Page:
Monday, October 9, 2017

As from a Quiver of Arrows by Carl Phillips

As from a Quiver of Arrows 

What do we do with the body, do we 
burn it, do we set it in dirt or in 
stone, do we wrap it in balm, honey,
oil, and then gauze and tip it onto 
and trust it to a raft and to water?

What will happen to the memory of his 
body, if one of us doesn't hurry now
and write it down fast? Will it be
salt or late light that it melts like?
Floss, rubber gloves, and a chewed cap

to a pen elsewhere —how are we to 
regard his effects, do we throw them
or use them away, do we say they are 
relics and so treat them like relics?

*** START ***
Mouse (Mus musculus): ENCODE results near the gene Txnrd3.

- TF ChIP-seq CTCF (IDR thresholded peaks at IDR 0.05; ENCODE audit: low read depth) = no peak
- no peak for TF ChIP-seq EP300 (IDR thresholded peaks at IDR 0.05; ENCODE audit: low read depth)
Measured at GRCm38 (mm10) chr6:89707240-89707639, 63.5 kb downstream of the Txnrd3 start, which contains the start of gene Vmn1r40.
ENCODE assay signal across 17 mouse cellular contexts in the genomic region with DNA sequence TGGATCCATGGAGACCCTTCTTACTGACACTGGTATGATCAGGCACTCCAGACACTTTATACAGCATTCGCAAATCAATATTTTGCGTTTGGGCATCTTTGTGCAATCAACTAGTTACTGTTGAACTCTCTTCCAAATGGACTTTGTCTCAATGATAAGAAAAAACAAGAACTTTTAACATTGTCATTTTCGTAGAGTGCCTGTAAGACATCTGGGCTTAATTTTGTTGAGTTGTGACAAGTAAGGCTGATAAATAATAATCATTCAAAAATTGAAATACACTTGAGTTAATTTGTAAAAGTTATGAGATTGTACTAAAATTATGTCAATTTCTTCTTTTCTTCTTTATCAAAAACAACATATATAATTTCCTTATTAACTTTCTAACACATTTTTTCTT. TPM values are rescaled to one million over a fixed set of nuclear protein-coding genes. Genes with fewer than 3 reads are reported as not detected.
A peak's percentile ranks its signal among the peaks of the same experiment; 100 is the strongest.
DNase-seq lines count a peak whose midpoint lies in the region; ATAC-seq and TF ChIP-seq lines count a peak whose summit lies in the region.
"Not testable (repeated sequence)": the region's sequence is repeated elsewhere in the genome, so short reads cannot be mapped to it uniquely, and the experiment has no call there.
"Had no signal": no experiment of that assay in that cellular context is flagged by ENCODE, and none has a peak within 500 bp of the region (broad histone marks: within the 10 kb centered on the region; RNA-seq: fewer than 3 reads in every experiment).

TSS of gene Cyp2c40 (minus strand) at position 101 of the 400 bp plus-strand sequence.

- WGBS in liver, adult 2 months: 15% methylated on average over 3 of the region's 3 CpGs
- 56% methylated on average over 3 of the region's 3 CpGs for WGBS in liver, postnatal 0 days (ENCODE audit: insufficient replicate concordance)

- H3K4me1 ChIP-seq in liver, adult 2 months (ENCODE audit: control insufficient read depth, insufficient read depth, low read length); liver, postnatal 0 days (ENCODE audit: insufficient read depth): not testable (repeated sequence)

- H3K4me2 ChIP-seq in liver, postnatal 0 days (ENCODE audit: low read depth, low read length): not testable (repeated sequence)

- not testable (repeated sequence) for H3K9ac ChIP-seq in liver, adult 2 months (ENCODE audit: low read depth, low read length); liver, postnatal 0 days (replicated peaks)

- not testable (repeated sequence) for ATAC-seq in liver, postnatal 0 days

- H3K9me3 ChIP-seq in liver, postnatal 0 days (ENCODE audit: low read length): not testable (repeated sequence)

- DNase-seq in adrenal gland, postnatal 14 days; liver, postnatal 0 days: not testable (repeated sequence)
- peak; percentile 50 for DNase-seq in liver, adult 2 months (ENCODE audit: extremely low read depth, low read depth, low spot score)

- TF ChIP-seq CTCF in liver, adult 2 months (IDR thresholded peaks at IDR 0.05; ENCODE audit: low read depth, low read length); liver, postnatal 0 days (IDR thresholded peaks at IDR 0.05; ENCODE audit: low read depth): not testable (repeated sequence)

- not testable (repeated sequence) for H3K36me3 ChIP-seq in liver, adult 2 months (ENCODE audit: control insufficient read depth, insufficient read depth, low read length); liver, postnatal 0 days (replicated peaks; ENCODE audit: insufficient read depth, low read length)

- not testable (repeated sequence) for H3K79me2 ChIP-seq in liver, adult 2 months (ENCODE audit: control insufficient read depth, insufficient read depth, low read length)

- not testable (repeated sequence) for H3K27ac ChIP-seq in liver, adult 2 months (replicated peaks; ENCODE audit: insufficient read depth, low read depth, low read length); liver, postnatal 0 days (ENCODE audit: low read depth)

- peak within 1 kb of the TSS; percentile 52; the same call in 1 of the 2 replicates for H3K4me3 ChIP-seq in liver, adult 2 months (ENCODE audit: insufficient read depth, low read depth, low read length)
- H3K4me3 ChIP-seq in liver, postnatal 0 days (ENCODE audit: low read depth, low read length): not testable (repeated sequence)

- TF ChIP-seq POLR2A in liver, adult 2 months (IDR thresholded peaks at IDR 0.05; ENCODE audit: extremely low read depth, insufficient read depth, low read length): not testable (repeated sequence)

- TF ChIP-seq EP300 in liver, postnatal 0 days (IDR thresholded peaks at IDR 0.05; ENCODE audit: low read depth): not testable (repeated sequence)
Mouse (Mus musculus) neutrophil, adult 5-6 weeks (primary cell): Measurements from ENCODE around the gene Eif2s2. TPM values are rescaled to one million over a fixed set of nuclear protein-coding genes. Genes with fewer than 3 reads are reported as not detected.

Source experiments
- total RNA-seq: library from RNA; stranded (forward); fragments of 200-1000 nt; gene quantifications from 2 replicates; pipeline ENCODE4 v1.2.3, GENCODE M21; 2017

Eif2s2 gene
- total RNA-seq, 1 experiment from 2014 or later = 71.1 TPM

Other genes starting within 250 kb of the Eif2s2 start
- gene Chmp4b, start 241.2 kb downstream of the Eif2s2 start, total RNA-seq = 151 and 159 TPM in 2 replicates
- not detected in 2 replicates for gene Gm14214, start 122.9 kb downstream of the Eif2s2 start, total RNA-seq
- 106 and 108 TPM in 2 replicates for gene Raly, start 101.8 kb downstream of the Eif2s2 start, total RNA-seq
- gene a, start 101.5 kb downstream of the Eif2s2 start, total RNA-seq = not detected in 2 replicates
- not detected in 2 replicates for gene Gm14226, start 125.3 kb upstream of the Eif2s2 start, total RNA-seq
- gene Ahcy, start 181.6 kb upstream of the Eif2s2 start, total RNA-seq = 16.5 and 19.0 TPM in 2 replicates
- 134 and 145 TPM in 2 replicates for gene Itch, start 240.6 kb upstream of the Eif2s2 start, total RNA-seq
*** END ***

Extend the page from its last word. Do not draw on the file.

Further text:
Does his soiled linen count? If so,

would we be wrong then, to wash it? 
There are no instructions whether it
should go to where are those with no
linen, or whether by night we should
memorially wear it ourselves, by day

reflect upon it folded, shelved, empty.
Here, on the floor behind his bed is 
a bent photo—why? Were the two of 
them lovers? Does it mean, where we
found it, that he forgot it or lost it

or intended a safekeeping? Should we
attempt to make contact? What if this
other man too is dead? Or alive, but 
doesn't want to remember, is human?
Is it okay to be human, and fall away

from oblation and memory, if we forget,
and can't sometimes help it and sometimes
it is all that we want? How long, in
dawns or new cocks, does that take?
What if it is rest and nothing else that

we want? Is it a findable thing, small?
In what hole is it hidden? Is it, maybe,
a country? Will a guide be required who
will say to us how? Do we fly? Do we 
swim? What will I do now, with my hands?

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